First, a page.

Two Episcopal priests were convicted of violating federal law by transporting 411 undocumented Cubans to Florida during the 1980 Freedom Flotilla boatlift.

A third clergyman was acquitted.

The Rev. Joe Morris Doss, rector of Grace Episcopal Church in New Orleans, and his Cuban-born assistant, the Rev. Leopold Frade, were convicted of "trading with the enemy," but were acquitted of a conspiracy charge. They face 10 years in prison and $50,000 in fines.

A Methodist minister from Miami, the Rev. Roberto Perez, was found innocent of both charges. He argued in court that he went to Cuba with the others aboard a converted World War II submarine chaser named God's Mercy only in an effort to find relatives he had not seen since 1961.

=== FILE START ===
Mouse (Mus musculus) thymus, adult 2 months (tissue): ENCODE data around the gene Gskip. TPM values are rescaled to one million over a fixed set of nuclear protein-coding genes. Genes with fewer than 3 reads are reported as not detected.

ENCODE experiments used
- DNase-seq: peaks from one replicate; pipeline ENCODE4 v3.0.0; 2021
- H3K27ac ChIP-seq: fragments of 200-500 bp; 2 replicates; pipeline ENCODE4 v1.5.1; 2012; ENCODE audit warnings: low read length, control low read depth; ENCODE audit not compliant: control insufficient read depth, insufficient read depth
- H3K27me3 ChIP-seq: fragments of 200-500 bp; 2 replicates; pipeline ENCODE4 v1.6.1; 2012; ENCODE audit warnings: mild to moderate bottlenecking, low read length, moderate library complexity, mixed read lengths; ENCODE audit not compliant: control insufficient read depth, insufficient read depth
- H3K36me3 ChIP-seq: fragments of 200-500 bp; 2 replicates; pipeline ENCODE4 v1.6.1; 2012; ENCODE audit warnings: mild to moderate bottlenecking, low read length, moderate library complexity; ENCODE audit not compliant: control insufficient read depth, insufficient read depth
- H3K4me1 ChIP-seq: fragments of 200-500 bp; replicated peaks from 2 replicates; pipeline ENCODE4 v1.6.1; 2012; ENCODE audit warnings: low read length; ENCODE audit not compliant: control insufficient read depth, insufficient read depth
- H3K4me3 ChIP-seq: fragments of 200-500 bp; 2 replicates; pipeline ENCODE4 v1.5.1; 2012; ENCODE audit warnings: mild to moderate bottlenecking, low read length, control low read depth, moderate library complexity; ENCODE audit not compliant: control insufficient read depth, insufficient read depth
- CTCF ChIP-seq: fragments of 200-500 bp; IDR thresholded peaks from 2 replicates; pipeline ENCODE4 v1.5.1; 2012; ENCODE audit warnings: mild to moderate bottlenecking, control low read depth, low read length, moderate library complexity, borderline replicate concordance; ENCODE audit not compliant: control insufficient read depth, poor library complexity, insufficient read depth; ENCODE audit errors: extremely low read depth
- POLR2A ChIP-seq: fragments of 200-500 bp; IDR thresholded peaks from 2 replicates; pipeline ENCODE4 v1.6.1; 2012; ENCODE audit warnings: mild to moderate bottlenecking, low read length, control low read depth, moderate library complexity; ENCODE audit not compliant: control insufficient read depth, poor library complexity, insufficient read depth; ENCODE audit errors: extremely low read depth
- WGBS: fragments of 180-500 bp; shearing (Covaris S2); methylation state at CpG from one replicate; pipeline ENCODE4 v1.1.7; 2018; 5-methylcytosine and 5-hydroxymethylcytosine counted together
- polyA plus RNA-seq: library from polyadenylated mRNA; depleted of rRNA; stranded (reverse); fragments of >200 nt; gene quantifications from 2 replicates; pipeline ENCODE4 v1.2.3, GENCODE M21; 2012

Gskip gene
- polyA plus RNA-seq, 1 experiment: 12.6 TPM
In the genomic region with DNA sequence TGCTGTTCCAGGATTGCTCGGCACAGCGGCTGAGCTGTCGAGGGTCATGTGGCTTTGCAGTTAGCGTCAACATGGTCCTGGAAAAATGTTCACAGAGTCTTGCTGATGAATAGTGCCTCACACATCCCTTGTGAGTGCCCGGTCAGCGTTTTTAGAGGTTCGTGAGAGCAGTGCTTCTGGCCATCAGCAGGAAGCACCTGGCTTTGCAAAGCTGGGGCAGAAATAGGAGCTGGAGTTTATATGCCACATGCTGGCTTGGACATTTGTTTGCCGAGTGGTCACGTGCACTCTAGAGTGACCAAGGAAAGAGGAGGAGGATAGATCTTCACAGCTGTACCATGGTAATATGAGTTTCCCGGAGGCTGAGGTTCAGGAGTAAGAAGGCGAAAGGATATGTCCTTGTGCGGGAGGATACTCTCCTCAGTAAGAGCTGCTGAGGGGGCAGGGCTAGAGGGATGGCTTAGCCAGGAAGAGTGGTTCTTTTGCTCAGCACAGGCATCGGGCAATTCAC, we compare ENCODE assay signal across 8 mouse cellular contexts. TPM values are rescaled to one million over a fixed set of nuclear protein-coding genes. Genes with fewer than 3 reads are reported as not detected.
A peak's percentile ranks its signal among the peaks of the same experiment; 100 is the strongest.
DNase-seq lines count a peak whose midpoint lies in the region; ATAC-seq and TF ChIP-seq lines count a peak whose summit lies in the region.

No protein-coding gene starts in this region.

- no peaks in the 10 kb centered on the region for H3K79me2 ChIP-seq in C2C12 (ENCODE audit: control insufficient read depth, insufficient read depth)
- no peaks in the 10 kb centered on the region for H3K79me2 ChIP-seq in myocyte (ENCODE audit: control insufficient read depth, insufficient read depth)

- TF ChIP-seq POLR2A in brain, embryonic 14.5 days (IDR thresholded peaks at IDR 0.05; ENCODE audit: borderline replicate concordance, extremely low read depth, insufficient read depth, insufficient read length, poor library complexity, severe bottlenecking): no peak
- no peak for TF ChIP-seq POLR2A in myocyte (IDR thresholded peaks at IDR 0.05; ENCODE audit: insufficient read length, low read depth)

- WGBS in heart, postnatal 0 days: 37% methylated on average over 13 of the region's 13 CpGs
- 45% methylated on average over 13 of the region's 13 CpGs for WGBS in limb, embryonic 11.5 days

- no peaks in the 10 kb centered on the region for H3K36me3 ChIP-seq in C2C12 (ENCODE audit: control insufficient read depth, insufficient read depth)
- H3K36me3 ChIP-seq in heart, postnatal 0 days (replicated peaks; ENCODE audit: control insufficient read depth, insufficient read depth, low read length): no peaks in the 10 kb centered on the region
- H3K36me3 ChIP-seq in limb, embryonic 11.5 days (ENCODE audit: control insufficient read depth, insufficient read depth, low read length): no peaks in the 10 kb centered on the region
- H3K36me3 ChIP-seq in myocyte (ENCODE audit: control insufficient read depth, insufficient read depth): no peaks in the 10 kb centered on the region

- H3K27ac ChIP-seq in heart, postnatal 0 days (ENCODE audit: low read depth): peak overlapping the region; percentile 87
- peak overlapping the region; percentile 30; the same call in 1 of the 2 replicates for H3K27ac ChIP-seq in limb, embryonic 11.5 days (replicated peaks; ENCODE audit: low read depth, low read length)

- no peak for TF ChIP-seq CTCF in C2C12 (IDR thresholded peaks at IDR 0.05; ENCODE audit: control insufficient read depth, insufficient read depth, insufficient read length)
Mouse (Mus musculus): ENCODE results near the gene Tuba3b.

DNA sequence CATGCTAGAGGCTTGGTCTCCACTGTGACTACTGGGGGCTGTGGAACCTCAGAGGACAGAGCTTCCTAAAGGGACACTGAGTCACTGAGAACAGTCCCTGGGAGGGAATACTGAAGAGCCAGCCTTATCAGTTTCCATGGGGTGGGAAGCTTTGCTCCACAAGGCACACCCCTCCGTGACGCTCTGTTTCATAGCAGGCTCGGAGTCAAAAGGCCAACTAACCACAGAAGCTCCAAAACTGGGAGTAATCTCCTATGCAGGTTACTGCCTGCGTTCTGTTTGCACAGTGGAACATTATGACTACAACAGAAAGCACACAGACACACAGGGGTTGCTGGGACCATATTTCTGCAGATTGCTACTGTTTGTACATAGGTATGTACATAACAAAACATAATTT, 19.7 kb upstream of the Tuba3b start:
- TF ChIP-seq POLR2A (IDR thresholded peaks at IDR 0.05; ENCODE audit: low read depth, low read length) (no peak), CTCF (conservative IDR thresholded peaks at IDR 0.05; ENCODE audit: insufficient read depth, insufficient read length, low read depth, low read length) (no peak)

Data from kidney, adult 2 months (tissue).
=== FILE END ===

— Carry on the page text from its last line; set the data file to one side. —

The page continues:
Defense attorneys described their clients as courageous men and said their mission was to ensure the safety of Cubans who had indicated a desire to flee the communist-controlled island nation.

Assistant U.S. Attorney David Hammer argued the defendants knew they were breaking the law when they ferried the illegal aliens to U.S. shores after President Carter's May, 1980, ban on the boatlift.

After the ban, officials announced that violators would be prosecuted under the World War I-era "trading with the enemy" act.